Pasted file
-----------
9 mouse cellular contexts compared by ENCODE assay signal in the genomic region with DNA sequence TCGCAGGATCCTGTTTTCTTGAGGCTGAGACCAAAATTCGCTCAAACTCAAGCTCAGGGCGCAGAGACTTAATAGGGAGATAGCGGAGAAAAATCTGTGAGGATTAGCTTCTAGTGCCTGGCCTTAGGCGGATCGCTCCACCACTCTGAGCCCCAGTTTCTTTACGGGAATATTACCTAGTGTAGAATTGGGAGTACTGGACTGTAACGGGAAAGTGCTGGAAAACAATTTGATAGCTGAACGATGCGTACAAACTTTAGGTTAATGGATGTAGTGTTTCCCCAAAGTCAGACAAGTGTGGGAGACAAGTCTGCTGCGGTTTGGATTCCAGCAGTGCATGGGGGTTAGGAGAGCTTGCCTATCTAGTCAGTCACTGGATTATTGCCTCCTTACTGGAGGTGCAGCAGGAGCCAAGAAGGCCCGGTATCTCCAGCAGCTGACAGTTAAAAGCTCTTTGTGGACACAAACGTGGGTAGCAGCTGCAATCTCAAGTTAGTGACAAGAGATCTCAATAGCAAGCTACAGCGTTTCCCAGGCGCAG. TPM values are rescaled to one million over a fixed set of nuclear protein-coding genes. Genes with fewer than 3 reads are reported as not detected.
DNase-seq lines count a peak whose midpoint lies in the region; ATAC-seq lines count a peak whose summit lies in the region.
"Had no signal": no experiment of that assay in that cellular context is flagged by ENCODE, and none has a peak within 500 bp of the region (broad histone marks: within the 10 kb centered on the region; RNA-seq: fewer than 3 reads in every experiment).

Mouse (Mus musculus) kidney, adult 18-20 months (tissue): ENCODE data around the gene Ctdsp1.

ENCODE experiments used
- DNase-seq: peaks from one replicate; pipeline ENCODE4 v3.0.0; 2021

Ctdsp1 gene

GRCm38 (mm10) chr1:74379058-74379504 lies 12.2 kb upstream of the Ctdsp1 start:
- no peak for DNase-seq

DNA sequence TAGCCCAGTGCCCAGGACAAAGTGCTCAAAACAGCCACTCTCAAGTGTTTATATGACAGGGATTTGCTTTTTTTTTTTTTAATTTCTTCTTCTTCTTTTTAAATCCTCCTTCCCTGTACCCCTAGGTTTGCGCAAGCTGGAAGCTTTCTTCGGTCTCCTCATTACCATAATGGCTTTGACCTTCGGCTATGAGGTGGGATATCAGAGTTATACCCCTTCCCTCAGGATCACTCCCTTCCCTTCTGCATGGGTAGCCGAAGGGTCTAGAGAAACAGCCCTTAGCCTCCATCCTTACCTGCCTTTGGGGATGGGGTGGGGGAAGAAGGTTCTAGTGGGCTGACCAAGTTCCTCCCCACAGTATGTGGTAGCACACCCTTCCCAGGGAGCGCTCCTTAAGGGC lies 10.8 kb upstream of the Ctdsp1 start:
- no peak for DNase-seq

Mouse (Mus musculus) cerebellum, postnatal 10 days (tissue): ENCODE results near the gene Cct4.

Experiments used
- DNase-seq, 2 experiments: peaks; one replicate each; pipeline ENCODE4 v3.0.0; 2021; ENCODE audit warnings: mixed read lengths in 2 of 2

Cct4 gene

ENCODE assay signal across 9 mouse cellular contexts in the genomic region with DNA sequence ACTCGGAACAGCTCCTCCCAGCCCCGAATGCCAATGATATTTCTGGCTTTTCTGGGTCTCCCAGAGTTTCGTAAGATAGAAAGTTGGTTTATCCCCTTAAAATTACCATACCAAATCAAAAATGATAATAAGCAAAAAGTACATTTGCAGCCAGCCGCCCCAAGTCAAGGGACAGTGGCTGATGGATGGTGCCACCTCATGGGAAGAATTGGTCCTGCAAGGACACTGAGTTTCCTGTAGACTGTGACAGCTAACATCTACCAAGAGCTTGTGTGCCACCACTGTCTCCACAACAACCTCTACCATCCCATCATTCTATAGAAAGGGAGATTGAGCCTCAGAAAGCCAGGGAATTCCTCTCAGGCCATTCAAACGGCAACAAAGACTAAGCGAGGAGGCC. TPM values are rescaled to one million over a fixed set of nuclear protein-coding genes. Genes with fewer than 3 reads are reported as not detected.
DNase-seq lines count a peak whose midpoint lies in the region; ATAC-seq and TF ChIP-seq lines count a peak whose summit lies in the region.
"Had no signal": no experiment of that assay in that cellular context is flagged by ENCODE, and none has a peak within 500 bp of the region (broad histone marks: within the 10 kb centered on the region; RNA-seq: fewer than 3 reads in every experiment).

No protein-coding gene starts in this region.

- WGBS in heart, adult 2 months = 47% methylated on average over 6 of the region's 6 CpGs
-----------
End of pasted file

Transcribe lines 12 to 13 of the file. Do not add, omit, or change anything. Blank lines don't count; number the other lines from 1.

Mouse (Mus musculus) cerebellum, postnatal 10 days (tissue): ENCODE results near the gene Cct4.

Experiments used